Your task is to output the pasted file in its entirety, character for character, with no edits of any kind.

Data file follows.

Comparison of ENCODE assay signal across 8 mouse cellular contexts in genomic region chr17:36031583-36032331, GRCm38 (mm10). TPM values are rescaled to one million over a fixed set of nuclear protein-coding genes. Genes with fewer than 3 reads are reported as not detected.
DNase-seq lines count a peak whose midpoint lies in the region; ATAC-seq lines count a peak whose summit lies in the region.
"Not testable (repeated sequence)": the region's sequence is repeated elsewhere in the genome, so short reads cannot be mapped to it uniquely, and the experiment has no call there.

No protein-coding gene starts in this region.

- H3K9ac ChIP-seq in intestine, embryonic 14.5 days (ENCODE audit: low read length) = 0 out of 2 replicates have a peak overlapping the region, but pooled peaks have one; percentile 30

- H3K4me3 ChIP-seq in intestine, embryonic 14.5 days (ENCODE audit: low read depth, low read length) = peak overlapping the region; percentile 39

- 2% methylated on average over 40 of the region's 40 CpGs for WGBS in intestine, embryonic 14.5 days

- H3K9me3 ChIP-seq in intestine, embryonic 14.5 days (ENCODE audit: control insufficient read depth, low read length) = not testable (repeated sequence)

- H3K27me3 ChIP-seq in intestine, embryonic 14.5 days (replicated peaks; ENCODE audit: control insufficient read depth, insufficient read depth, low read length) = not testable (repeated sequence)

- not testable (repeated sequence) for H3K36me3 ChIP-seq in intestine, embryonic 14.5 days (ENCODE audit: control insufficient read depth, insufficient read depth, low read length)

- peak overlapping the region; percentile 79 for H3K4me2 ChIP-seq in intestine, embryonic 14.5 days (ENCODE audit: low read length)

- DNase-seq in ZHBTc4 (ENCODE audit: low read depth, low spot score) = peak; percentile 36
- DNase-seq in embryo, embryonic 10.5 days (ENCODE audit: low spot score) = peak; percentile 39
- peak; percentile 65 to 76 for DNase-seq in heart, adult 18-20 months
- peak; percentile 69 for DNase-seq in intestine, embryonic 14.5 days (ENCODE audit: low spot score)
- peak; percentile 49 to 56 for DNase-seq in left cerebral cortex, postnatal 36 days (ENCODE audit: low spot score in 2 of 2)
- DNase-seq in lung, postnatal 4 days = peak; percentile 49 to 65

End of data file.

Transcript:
Comparison of ENCODE assay signal across 8 mouse cellular contexts in genomic region chr17:36031583-36032331, GRCm38 (mm10). TPM values are rescaled to one million over a fixed set of nuclear protein-coding genes. Genes with fewer than 3 reads are reported as not detected.
DNase-seq lines count a peak whose midpoint lies in the region; ATAC-seq lines count a peak whose summit lies in the region.
"Not testable (repeated sequence)": the region's sequence is repeated elsewhere in the genome, so short reads cannot be mapped to it uniquely, and the experiment has no call there.

No protein-coding gene starts in this region.

- H3K9ac ChIP-seq in intestine, embryonic 14.5 days (ENCODE audit: low read length) = 0 out of 2 replicates have a peak overlapping the region, but pooled peaks have one; percentile 30

- H3K4me3 ChIP-seq in intestine, embryonic 14.5 days (ENCODE audit: low read depth, low read length) = peak overlapping the region; percentile 39

- 2% methylated on average over 40 of the region's 40 CpGs for WGBS in intestine, embryonic 14.5 days

- H3K9me3 ChIP-seq in intestine, embryonic 14.5 days (ENCODE audit: control insufficient read depth, low read length) = not testable (repeated sequence)

- H3K27me3 ChIP-seq in intestine, embryonic 14.5 days (replicated peaks; ENCODE audit: control insufficient read depth, insufficient read depth, low read length) = not testable (repeated sequence)

- not testable (repeated sequence) for H3K36me3 ChIP-seq in intestine, embryonic 14.5 days (ENCODE audit: control insufficient read depth, insufficient read depth, low read length)

- peak overlapping the region; percentile 79 for H3K4me2 ChIP-seq in intestine, embryonic 14.5 days (ENCODE audit: low read length)

- DNase-seq in ZHBTc4 (ENCODE audit: low read depth, low spot score) = peak; percentile 36
- DNase-seq in embryo, embryonic 10.5 days (ENCODE audit: low spot score) = peak; percentile 39
- peak; percentile 65 to 76 for DNase-seq in heart, adult 18-20 months
- peak; percentile 69 for DNase-seq in intestine, embryonic 14.5 days (ENCODE audit: low spot score)
- peak; percentile 49 to 56 for DNase-seq in left cerebral cortex, postnatal 36 days (ENCODE audit: low spot score in 2 of 2)
- DNase-seq in lung, postnatal 4 days = peak; percentile 49 to 65